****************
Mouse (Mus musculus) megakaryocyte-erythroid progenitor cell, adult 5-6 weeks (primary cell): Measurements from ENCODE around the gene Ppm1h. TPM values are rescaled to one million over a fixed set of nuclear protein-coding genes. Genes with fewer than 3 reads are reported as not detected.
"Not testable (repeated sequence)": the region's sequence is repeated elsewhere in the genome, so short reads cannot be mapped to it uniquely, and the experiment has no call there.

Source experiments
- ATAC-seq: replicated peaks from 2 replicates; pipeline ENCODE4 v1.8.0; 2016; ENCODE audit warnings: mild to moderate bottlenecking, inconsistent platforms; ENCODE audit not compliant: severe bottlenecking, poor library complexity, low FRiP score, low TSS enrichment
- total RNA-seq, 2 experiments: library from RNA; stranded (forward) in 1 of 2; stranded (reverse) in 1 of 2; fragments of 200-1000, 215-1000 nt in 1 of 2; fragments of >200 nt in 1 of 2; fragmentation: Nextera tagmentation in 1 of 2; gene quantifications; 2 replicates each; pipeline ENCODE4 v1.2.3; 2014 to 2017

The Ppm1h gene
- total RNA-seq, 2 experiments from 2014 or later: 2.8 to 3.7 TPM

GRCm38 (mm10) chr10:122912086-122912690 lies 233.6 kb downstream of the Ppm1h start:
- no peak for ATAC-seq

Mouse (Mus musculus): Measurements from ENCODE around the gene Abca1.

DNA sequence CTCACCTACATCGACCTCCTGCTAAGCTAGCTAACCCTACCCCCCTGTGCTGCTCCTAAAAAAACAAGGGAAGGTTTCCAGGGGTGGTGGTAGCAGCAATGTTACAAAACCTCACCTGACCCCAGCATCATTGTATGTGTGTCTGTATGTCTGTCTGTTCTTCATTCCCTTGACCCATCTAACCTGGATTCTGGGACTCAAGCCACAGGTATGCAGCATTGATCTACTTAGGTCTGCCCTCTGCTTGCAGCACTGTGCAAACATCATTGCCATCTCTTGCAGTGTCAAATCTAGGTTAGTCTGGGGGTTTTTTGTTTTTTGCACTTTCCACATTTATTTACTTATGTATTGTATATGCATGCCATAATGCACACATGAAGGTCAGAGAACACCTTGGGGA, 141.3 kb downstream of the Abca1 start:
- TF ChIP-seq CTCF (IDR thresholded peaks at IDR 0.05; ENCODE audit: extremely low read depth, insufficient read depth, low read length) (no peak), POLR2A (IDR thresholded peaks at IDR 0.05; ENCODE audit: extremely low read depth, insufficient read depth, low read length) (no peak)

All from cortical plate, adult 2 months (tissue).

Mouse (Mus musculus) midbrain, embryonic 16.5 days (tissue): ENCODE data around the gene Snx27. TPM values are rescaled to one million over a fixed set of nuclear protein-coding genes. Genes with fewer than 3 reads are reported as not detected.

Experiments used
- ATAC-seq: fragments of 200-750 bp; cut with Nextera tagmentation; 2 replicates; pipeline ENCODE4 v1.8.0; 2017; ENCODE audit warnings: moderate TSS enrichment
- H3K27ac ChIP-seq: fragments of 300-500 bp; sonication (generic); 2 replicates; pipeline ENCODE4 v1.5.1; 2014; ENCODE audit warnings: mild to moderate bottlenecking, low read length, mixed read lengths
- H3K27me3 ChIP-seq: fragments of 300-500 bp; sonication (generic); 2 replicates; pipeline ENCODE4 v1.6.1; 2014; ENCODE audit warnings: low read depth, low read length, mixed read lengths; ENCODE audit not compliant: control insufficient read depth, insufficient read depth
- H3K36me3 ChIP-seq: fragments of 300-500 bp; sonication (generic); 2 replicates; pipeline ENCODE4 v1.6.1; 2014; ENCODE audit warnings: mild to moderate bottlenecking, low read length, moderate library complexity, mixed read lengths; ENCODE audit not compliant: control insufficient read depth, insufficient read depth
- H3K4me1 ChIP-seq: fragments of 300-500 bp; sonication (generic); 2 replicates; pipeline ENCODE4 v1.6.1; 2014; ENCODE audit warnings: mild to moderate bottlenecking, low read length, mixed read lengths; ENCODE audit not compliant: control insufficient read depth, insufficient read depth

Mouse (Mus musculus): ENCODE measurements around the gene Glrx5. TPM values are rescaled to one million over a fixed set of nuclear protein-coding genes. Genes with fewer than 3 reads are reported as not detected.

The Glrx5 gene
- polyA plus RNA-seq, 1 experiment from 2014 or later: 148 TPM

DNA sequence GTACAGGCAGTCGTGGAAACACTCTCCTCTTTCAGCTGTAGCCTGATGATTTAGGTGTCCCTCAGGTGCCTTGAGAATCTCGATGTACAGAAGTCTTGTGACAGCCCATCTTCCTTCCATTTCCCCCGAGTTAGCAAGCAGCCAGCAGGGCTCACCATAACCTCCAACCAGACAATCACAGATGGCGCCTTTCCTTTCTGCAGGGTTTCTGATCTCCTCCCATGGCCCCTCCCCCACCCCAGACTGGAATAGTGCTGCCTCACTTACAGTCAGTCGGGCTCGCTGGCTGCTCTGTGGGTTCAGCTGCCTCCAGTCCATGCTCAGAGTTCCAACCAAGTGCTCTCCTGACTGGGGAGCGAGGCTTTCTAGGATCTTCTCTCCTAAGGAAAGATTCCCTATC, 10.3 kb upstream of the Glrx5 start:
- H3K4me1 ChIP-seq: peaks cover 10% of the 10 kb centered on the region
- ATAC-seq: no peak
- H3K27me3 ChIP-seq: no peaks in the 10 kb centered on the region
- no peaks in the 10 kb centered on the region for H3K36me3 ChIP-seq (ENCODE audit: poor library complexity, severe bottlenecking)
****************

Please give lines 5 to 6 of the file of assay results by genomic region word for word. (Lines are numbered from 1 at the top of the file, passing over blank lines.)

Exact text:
- total RNA-seq, 2 experiments: library from RNA; stranded (forward) in 1 of 2; stranded (reverse) in 1 of 2; fragments of 200-1000, 215-1000 nt in 1 of 2; fragments of >200 nt in 1 of 2; fragmentation: Nextera tagmentation in 1 of 2; gene quantifications; 2 replicates each; pipeline ENCODE4 v1.2.3; 2014 to 2017

The Ppm1h gene